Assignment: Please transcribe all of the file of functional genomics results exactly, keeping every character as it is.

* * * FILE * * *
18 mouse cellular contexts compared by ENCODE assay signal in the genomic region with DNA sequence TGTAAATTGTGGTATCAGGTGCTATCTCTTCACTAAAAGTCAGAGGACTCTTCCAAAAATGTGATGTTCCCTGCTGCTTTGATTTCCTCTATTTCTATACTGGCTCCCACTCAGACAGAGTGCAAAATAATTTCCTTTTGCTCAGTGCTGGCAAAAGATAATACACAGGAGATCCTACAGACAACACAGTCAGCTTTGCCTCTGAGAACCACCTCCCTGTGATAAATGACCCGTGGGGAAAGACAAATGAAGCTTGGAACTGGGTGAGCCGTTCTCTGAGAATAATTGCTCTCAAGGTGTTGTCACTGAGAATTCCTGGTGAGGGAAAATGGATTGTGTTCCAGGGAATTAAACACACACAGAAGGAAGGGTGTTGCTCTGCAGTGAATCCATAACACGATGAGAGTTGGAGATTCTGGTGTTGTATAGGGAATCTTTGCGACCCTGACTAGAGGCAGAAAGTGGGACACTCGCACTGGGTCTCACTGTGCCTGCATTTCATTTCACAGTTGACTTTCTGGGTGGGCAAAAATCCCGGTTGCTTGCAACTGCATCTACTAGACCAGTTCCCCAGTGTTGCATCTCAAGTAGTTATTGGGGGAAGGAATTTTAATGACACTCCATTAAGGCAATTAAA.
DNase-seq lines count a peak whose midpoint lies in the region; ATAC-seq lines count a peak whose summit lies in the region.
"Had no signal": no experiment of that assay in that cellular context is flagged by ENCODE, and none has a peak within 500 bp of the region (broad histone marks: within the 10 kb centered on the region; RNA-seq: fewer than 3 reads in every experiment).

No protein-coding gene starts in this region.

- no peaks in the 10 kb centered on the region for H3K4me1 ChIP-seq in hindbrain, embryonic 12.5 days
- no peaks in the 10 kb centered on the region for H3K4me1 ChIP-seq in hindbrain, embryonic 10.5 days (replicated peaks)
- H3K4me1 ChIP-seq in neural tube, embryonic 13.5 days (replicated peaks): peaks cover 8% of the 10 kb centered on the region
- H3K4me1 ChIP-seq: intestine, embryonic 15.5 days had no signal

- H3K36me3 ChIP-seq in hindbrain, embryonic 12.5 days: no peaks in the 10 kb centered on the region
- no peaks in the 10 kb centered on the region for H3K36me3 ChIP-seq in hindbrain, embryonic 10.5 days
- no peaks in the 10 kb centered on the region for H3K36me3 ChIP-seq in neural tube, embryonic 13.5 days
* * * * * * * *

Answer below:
18 mouse cellular contexts compared by ENCODE assay signal in the genomic region with DNA sequence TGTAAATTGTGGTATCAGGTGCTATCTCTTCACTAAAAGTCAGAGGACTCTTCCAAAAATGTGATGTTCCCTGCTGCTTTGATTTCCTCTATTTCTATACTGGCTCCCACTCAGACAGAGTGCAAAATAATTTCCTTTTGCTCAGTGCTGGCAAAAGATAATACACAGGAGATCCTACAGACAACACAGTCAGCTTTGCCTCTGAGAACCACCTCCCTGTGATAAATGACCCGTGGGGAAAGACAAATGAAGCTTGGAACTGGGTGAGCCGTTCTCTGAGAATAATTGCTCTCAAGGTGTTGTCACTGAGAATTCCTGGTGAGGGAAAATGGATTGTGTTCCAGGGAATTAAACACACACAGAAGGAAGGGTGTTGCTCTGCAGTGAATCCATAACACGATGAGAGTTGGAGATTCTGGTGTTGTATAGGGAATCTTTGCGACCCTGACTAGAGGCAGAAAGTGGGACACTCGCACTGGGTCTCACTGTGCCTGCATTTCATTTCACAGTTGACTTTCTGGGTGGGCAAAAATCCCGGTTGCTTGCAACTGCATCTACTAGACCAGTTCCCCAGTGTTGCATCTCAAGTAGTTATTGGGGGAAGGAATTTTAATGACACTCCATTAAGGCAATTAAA.
DNase-seq lines count a peak whose midpoint lies in the region; ATAC-seq lines count a peak whose summit lies in the region.
"Had no signal": no experiment of that assay in that cellular context is flagged by ENCODE, and none has a peak within 500 bp of the region (broad histone marks: within the 10 kb centered on the region; RNA-seq: fewer than 3 reads in every experiment).

No protein-coding gene starts in this region.

- no peaks in the 10 kb centered on the region for H3K4me1 ChIP-seq in hindbrain, embryonic 12.5 days
- no peaks in the 10 kb centered on the region for H3K4me1 ChIP-seq in hindbrain, embryonic 10.5 days (replicated peaks)
- H3K4me1 ChIP-seq in neural tube, embryonic 13.5 days (replicated peaks): peaks cover 8% of the 10 kb centered on the region
- H3K4me1 ChIP-seq: intestine, embryonic 15.5 days had no signal

- H3K36me3 ChIP-seq in hindbrain, embryonic 12.5 days: no peaks in the 10 kb centered on the region
- no peaks in the 10 kb centered on the region for H3K36me3 ChIP-seq in hindbrain, embryonic 10.5 days
- no peaks in the 10 kb centered on the region for H3K36me3 ChIP-seq in neural tube, embryonic 13.5 days